It’s the Holiday Season! Yay! How time flies! It feels like just a couple months ago me and Jack O’Lantern were blogging through October. Um, actually, I guess it was. Anyway, you can expect a few holiday posts here before the new year starts. I promise we won’t get co-opted by Santa Claus or anything, though. The Halloween thing was enough.
Anyway, people often have different opinions on when the holiday season starts. Thanksgiving? Black Friday? December 1st? However, most people would agree that the season includes Christmas, Hannukah, Kwanzaa and New Year’s. However, one could argue that another holiday occupies the holiday season. That would be Saint Nicholas Day which falls on December 6th, which was just two days ago.
Now, a little background on Saint Nicholas. He was the bishop of
in Asia Minor.
After he was canonized, he became recognized as the patron saint of
sailors, merchants, archers, schools and children. A number of different European cultures
observed Saint Nicholas Day. It was
believed that on that day, Saint Nicholas would travel around the world and
leave gifts for children in their shoes.
Over time, this tradition would start getting worked in with other
traditions having to do with Christmas or New Year’s. Anyway, one of the cultures that observed
this tradition was that of the Dutch, who called Saint Nicholas
“Sinterklaas”. They even brought the
tradition with them to the New World when they settled what would become .
That is where the story of “The
Baker’s Dozen” begins. New York State
Now, the story starts in the early days of
back when it was still known as Beverwyck.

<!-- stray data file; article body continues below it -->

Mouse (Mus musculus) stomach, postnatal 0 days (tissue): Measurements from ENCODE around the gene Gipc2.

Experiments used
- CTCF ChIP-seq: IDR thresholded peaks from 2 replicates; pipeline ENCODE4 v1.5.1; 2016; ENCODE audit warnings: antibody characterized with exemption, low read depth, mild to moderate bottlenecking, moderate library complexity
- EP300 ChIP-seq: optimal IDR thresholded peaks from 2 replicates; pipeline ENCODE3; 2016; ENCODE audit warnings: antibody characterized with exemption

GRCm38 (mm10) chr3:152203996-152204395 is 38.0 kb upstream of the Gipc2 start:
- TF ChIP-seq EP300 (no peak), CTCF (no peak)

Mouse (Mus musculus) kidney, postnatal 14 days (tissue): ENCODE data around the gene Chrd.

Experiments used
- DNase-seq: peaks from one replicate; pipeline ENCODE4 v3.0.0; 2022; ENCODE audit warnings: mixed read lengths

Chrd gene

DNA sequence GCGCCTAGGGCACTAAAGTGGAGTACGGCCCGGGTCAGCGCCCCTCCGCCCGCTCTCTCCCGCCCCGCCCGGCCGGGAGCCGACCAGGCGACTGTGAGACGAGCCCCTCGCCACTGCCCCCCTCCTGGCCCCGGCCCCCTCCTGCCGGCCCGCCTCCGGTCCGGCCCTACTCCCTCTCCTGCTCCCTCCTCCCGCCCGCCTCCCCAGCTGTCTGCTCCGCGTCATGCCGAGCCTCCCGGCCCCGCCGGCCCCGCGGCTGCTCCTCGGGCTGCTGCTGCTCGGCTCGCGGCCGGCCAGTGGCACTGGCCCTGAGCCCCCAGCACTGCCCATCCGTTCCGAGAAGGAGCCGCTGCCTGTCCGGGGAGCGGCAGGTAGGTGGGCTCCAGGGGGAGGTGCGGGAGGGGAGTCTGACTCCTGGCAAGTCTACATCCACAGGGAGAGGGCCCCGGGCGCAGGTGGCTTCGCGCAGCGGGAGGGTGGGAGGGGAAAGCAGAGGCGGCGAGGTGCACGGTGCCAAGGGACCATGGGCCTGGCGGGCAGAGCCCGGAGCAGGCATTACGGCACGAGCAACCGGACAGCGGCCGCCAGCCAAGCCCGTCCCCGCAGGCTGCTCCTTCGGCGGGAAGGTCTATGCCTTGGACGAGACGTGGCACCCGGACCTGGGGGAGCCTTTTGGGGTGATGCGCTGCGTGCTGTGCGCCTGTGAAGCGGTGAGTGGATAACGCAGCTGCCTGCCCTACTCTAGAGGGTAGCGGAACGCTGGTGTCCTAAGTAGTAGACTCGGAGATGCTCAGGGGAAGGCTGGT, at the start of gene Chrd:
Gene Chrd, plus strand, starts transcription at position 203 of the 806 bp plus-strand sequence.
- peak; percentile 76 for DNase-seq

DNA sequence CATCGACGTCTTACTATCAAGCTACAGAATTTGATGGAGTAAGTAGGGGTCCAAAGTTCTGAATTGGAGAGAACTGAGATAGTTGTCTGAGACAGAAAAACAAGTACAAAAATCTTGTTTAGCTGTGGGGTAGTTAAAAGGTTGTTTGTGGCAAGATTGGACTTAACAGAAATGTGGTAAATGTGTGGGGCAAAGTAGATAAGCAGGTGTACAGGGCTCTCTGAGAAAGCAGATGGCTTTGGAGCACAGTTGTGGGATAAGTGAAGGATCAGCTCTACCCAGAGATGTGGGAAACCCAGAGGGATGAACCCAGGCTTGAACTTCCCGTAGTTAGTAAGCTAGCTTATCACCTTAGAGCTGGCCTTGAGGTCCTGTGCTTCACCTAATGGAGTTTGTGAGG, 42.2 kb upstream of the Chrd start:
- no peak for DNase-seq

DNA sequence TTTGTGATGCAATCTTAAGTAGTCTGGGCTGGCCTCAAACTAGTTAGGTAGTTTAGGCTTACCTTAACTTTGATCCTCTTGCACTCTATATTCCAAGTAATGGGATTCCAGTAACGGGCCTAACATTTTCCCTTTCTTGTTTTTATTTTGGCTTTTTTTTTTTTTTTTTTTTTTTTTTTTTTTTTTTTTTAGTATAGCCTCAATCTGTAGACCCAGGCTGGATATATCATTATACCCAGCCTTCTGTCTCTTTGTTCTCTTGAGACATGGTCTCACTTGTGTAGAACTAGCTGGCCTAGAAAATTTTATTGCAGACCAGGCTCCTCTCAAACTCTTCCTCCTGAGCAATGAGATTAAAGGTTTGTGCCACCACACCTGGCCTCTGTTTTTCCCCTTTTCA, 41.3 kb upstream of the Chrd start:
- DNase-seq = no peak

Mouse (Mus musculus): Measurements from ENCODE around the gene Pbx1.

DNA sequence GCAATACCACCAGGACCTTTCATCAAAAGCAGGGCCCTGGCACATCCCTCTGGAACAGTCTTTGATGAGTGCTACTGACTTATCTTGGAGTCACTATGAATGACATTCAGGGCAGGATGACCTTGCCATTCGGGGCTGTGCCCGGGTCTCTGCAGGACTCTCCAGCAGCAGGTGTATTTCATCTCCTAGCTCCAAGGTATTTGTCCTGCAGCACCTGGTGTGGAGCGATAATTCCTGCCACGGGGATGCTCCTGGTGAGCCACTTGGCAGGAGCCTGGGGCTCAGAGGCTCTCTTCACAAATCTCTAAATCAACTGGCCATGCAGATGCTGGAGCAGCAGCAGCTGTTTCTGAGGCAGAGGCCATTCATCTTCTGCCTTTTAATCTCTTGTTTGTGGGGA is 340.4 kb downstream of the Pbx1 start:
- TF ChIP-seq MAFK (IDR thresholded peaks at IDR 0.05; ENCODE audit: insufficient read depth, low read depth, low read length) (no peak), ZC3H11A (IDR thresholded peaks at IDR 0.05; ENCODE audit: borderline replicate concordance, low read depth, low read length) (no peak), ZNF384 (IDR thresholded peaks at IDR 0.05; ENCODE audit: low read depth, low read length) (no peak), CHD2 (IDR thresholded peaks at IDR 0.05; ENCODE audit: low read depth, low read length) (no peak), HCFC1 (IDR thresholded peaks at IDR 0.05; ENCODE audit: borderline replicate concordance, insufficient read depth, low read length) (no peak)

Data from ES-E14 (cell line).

In this town, there lived a baker named Volckert Jan Pietersen Van
Amsterdam (we’ll just call him Van Amsterdam for short). It was around New Year’s (the tradition having
started to shift already) and he was baking gingerbread cookies in the shape of
Saint Nicholas for the New Year. Now,
this day, a witch walks in. She comes to
the counter and asks for a dozen Saint Nicholas cookies. Van Amsterdam counts her out exactly twelve
cookies. The witch notices this and complains that he stiffed her one cookie
and that a proper dozen is thirteen (the English actually started the original
baker’s dozen tradition because of laws saying a dozen loaves of bread had to
be above a certain weight). Van
Amsterdam then gets into a heated argument with the woman and essentially
shoves the box into her hands saying he would not give her the extra cookie. Upon leaving, the witch cast a curse on the
man and his bakery. Albany, New York
The next week, nothing went right in the bakery. Nothing he baked turned out right. Cakes were stolen from out of his shop window. Some loaves of bread he baked were so light they floated out the chimney. Others were so dense and heavy the broke through the floor. His cookies lost their flavor and his cakes collapsed.
Eventually, the witch came back. Still, Van Amsterdam would not give her a count of thirteen cookies.
After that, it got worse. The poor luck got even worse and even extended to his family. His children would get tears in their clothing for seemingly no reason. Whenever his wife visited the shop, she would be struck by a sudden deafness. It even seemed as if the bakery was haunted by spirits. Customers started to be driven away.
At this point, Van Amsterdam decided to call on some assistance. He prayed to Saint Nicholas. That night he had a vision of the saint and . . . Wait a minute! What am I doing? I’ll give the ending away. I don’t want to do that. Anywaym, if you want to read the story, a good place to find it is on American Folklore’s website where it can be located right HERE.
This story might not be a real fairy tale or even as obscure as some of the others I’ve spotlighted. However, it’s rare that I get to focus on a story that is so close to where I call home. I live in Watervliet, which is just a hop, skip and jump from
. So, I hope you enjoyed this special holiday
Folk Tale Secret Stash. More holiday
goodness is yet to come. Albany